InBuilding - Volume 1, Issue 1 - 88
Building automated systems and bringing IoT to
facilities management continues to provide more opportunities, according to industry experts. "Everyone
started connecting building systems to the internet and
once that started, services were made available and
those services are changing the way buildings are operated," Cochrane explains.
"On the residential side, for example, it used to be you
had to walk up and turn the thermostat up or down," he
continues. "Today, through Wi-Fi and an internet-connected thermostat, people are controlling temperature
with their mobile devices. Now we also have these huge
systems connecting thousands of thermostats in buildings and our folks harness the power of this. The major
change in IoT lately has been functional integration."
Cochrane Supply & Engineering works with the
automotive industry in Detroit and those companies
have large, dedicated IoT departments to figure out how
it relates to vehicles. "What does IoT mean to buildings
and how does the car relate to buildings in the future?"
88 inbuilding-magazine.com Volume 1, Issue 1
Cochrane says companies are asking. "They are seeing the world start to accept the fact that the change is
coming. IoT is the basis of autonomous design. These
companies are looking at their buildings and their IoT
plan for their own purposes."
In addition to his role as company president, Cochrane
specializes in business development where he is challenged
to help end-users develop a business plan to support IoT.
"A good IoT plan will bring huge amount of value to
end-users, but not if they don't understand what they are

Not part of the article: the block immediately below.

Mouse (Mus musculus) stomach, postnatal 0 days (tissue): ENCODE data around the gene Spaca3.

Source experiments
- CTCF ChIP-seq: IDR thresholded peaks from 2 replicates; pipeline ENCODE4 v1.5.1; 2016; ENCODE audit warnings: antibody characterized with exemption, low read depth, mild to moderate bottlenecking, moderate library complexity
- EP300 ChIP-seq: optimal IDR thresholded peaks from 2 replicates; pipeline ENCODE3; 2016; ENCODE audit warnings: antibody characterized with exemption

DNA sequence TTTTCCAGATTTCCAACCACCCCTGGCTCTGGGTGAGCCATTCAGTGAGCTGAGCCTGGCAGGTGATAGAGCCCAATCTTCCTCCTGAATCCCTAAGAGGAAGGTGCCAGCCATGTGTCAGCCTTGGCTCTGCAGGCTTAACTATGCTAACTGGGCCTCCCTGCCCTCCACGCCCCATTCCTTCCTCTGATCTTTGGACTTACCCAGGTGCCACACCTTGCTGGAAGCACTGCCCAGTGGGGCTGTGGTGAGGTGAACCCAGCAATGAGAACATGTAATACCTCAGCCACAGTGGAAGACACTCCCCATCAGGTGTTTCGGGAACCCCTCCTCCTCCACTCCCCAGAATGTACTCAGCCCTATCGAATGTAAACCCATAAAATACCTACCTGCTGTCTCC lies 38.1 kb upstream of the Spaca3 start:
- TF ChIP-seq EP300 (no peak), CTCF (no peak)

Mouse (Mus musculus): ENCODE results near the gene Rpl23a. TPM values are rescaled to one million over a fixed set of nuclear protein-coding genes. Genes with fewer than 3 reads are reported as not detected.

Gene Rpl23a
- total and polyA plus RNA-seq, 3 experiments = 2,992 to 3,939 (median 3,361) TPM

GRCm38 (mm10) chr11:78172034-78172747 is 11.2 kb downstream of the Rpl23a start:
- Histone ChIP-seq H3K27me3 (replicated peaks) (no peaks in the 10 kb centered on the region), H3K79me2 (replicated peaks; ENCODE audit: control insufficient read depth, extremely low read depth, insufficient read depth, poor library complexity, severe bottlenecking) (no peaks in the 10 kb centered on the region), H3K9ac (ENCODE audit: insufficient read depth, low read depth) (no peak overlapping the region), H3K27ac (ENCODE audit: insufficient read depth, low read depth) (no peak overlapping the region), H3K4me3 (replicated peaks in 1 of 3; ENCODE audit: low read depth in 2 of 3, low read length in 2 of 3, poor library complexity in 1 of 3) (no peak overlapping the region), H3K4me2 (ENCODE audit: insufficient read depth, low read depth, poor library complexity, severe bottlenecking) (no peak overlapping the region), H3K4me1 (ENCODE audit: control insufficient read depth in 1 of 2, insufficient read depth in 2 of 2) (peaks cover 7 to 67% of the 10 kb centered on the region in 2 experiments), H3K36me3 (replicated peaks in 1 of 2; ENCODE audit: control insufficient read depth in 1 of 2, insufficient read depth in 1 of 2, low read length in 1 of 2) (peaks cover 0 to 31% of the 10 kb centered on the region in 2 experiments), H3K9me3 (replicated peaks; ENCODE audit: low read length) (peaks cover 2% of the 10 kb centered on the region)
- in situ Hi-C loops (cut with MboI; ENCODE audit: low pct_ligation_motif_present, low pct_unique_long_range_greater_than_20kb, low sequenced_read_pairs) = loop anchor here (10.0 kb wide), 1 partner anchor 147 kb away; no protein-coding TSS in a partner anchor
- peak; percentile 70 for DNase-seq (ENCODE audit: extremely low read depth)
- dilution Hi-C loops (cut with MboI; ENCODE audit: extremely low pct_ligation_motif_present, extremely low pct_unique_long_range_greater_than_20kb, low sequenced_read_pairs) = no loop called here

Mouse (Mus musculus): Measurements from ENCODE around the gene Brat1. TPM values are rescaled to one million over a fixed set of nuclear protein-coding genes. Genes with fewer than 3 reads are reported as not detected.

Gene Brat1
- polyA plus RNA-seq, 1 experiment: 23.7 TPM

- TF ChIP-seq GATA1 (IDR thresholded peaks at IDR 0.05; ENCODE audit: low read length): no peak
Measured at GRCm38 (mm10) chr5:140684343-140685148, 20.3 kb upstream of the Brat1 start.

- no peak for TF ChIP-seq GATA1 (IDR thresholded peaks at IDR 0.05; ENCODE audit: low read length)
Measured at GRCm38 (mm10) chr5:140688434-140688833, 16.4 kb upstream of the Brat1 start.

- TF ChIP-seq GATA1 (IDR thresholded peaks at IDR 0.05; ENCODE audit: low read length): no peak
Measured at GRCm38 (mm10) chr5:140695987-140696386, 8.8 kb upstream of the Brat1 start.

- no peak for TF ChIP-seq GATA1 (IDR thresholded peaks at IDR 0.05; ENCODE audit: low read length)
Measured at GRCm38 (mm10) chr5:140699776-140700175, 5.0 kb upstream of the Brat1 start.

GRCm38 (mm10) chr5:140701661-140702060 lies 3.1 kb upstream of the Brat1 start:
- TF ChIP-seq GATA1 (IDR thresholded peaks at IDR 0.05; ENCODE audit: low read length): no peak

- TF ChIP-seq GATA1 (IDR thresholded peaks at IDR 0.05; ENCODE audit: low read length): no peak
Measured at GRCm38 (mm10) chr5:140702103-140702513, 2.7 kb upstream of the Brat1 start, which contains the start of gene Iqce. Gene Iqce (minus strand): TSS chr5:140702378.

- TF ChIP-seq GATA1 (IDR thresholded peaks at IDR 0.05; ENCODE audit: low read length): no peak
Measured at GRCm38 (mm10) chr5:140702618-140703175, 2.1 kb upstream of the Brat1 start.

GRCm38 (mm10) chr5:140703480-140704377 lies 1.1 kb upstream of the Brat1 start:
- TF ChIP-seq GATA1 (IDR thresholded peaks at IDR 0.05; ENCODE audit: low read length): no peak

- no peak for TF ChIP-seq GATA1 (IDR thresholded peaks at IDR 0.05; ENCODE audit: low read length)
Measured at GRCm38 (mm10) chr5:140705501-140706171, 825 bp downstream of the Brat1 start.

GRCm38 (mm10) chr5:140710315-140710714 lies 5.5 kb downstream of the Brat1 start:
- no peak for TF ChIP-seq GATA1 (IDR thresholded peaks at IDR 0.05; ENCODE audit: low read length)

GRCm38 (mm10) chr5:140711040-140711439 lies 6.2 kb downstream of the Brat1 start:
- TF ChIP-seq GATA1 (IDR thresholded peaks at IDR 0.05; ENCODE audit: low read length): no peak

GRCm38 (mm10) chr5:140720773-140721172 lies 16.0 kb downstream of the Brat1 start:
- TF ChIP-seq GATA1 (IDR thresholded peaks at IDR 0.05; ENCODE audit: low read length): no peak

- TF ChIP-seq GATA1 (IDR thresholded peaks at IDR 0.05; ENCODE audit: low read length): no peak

buying," he explains. "We help them understand what
they are buying so they make better decisions."
The biggest hurdle in terms of building systems
integration and IoT used to be getting the company
CFO onboard for funding, but Cochrane says that has
changed in recent years. "I have seen an enormous
amount of pressure from the c-suite pushing down on
facilities and asking for IoT solutions. With our large
end-user customers, upper management changes are
happening and the c-suite is now asking about the IoT
plan for buildings when they were the challenge before."
As more companies look for products and support for
their building systems and IoT needs, Cochrane Supply
& Engineering understands its customers want different
products, which is why it offers lines from more than 50
manufacturers. "We do some research and development
on products, especially software we sell," Cochrane notes.
"Does it bring us something of value we didn't have
before? Does it enable customers to do something they
couldn't do before? How is that product supported?"
Maintaining long-term relationships with manufacturers and customers is key for Cochrane Supply &
Engineering. "We aren't selling toys at Toys 'R' Us,"
Cochrane says. "When we sell products they are going
into buildings and if they aren't supported properly we
have a building that can't operate. We work with vendors
who support their products properly and we count on
our customers as a sounding board to see if a product
has value or not."
Moving forward, Cochrane Supply & Engineering
plans to continue increase its software sales and develop
additional services to help contractors. "I want to continue to enable them with the technology and accelerate the
pace in which we help them," Cochrane adds. "We will
add IT support and continue to bring innovation into
the industry over the next couple years."